Then again, I listened to a bit of the House debate yesterday. I am not so sure that the Republicans aren’t just bad at math.

  • CHS

    Regarding the Legacy amendment: I would be shocked if a lawsuit doesn’t follow this budget. The groups that pushed for the amendment will push to see the money appropriated appropriately. If the legislature ignores the law, you can bet it will be challenged in court.

  • Jim Shapiro

    Bob –

    Your poignant, ironic comments about the relative public silence regarding cutting funds for abused children, the elderly, etc. vs the outrage about closing state parks made me cry, and think.

    Perhaps the parks are prioritized because they serve as a beautiful place for us to escape the ugly reality of our sense of frustration and sadness with what we are becoming as a society.

  • LH

    Shame on anyone who voted for the park killing GOPs. Look what you’re doing to the state.

  • boB from WA

    OK Bob, I’m now depressed. w/the exception of the reporter in h2o, all of your stories have to do w/loss. What is frustrating, is that whatever powers to be seem to run roughshod over decency, compassion, and basic human dignity. Where to start? sigh…

  • Bob Collins

    That’s an interesting perspective, boB. In many ways we’re in sandbagging times. We’re trying to build dikes around that which we value, while exposing that which we don’t to the harsh realities of troubled waters.

    In the end, though, we have to identify what we value. What do we want to be five years from now? What do we stand for?

    We hear about priorities all the time in the most vague of terms, but we never really have a discussion — an intelligent discussion — of exactly what the picture looks like.

    The truth is: We can’t do everything and we can’t do nothing. Somewhere in between, we need to have the discussion of where and what we can do.

  • Matt W

    Ahh, I see. The old ‘the laws on the books, but let’s see them enforce it’ kind of thing. Sneaky.

    I have to admit, though, it is interesting to watch. All this rushing around to save money so that we can create jobs seems to be destroying all the reasons you’d want a job in the first place. I mean what’s the incentive to work here if when you get off work everything fun you want to do has been shut down or out-lawed?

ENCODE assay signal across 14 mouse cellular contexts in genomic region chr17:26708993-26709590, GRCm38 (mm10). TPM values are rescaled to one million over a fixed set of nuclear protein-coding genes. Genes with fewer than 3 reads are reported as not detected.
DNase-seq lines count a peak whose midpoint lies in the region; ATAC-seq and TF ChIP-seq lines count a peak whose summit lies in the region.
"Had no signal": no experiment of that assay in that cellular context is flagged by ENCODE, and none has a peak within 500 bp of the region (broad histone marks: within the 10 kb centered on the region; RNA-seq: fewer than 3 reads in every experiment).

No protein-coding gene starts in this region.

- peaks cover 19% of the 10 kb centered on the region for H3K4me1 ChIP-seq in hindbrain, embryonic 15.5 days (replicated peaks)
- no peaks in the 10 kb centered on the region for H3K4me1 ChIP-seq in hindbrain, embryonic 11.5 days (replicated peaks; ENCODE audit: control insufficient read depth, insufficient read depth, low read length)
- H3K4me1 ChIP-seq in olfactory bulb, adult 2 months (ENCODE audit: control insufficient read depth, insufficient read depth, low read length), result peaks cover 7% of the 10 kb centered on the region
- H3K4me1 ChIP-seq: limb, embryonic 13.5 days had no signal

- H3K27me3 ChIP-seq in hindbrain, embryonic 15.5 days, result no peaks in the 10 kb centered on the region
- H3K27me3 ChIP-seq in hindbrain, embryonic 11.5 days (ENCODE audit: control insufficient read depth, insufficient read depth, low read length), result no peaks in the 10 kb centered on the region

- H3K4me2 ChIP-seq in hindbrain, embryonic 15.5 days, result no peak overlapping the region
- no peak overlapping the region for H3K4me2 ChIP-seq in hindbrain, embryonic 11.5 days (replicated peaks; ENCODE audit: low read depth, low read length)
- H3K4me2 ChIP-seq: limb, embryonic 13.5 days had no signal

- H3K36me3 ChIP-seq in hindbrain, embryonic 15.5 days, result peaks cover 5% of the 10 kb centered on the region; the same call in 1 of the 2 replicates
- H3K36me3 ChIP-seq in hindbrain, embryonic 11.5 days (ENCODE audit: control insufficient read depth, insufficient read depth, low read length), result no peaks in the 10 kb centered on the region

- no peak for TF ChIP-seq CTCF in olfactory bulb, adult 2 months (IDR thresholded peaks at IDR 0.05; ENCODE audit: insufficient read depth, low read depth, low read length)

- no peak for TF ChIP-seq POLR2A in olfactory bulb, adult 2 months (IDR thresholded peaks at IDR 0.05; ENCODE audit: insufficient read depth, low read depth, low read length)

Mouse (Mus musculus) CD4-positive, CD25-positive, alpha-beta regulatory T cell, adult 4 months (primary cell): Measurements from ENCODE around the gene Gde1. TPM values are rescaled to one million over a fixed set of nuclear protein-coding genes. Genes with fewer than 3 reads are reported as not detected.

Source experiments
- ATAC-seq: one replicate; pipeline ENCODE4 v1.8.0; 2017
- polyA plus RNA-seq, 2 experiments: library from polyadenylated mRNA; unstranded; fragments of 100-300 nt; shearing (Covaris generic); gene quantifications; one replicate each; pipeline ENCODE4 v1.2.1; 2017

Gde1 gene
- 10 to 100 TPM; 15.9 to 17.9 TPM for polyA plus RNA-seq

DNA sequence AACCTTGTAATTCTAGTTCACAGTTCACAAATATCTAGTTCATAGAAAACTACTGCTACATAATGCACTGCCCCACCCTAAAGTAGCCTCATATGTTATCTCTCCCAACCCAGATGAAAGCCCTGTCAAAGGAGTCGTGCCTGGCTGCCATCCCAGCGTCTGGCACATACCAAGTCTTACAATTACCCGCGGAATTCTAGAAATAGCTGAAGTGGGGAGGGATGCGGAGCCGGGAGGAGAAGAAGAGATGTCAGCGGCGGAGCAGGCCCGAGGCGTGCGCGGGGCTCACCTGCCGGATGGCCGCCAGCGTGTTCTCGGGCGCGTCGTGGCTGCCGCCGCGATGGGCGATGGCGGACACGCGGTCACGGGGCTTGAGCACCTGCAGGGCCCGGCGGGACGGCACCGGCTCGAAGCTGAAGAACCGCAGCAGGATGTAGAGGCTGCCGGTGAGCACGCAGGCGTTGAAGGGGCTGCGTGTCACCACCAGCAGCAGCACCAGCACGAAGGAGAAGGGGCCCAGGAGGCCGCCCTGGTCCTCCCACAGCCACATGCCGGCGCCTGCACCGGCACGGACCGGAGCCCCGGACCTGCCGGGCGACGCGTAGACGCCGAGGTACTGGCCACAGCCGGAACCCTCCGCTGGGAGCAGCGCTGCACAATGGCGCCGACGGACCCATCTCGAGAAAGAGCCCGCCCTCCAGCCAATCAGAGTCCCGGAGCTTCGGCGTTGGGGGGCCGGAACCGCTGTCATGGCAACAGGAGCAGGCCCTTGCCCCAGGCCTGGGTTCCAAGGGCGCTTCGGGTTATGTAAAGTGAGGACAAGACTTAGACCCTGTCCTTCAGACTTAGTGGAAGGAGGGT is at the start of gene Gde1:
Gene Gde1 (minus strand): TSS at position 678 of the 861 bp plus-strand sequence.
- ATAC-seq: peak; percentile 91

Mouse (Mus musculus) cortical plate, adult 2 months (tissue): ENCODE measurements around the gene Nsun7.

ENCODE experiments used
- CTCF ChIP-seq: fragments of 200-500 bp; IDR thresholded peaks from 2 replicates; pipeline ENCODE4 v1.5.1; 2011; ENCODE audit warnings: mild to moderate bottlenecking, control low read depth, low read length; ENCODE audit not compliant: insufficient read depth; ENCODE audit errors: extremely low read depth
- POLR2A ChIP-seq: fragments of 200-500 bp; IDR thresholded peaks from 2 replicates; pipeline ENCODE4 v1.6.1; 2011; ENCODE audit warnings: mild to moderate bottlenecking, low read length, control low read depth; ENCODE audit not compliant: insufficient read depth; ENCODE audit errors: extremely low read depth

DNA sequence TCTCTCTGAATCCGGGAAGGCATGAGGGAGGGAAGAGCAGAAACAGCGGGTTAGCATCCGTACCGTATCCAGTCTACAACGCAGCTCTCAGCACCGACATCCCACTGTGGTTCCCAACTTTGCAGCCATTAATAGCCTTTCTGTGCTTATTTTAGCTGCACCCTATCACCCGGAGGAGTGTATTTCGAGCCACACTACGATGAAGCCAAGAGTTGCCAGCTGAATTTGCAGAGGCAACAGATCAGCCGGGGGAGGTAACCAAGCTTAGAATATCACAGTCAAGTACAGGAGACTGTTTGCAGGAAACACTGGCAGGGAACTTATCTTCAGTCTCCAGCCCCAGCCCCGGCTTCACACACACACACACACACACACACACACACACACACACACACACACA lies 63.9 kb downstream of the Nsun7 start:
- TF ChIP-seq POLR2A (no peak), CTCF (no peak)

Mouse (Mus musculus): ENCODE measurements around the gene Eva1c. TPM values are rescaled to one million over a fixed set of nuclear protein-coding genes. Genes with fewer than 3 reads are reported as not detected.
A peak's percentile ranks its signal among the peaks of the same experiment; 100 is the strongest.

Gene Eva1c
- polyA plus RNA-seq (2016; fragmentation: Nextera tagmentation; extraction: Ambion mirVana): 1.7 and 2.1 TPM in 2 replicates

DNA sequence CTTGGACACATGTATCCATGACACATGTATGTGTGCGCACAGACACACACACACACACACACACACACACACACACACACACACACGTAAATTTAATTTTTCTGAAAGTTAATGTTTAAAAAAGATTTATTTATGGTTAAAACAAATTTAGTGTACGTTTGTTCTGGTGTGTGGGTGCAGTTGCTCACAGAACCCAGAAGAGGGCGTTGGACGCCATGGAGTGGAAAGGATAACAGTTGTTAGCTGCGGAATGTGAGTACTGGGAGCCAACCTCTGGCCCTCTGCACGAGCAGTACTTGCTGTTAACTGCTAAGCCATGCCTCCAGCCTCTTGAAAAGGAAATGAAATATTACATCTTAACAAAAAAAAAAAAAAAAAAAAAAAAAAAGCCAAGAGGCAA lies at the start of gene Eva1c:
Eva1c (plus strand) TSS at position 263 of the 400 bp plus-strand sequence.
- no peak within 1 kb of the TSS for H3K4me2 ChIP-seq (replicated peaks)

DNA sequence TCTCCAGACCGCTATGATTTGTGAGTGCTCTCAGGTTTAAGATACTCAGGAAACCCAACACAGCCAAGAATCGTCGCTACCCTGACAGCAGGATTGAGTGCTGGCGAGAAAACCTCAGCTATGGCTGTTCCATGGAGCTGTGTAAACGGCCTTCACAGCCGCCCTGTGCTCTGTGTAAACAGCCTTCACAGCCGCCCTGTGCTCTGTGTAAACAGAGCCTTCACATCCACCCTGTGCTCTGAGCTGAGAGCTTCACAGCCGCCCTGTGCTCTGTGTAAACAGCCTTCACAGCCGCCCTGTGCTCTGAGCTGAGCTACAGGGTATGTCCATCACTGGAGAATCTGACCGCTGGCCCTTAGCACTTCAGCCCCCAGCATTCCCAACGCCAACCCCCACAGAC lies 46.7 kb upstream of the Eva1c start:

• kennedy

    Over the past 10 years, at least five new state parks have been created. Maybe funding cuts should first apply to new park creation. This may free up money to maintain current parks.

    New parks include Lake Vermillion, Red River, Cuyuna County, Green Leaf Lake and Iron Range Off-Highway Vehicle.

  • Jim Shapiro

    Bob- Re: “In many ways we’re in sandbagging times. We’re trying to build dikes around that which we value, while exposing that which we don’t to the harsh realities of troubled waters.”

    Nice flood metaphors.

    Here’s my favorite: “Apres moi, le deluge.”

    Oops. Sorry, I forgot. For better and worse, we live in a democracy. 🙂

  • Suzanne

    Re: State park closings

    I’ve never used a Minnesota State Park, but I use the St. Paul and Minneapolis parks almost every day. With such great metropolitan parks, keep the out-state ones and cut ones closer to the cities. We already have wonderful parks here.

  • Ben Chorn

    closing state parks?

    The only one I would ever consider closing that I have been to would be Rice Lake on the grounds that when I went there was a biting fly hatch that ruined the entire trip. However they do have a rare niche of sandhill cranes which might cause a stir.

    I dont understand why we dont do something with the MN Lottery? Is it not the lottery that brings in a lot of funds for parks/outdoors???

  • David Bissen

    Last year we had a hard time getting into parks, drive north shore there all full , every week-end . No reservation no drive up to camp . We love to hit three to five campgrounds in the two week trip . But there so full , We can’t make that trip ,” any more” . “FULL” “FULL “. It really is to bad we have so much fun , going from park to park …The reservation way 2 years out bookings . Don’t help trying to make any reservation now ..That is what hurt’s the camper’s now , you go there and they say it’s , full ,nobody show’s up .ALL WEEKEND . MISSED ALL THE FUN OF A PARK,” HAS TO OFFER” ..We have fun even when it’s raining , that’s camping ..Plan ahead , WEATHER you watch it all the time .Have fun , You only have once to enjoy your trip’s into nature.. Pretty soon you wont be able to enjoy it ..Take it one day at a time , moment by second .NATURE , the thing’s you see is breath taking . But you have to be there to enjoy everything the world has to offer us all . We”ve traveled around the world , Nothing is better than at home in minnesota . The other countries , is scary at time’s , But you go with the good & bad , HAVE FUN MINNESOTA & THE HOLE US OF A . IS STILL THE BEST PLACE TO LIVE . You feel save here .

    HAVE A NICE TIME *****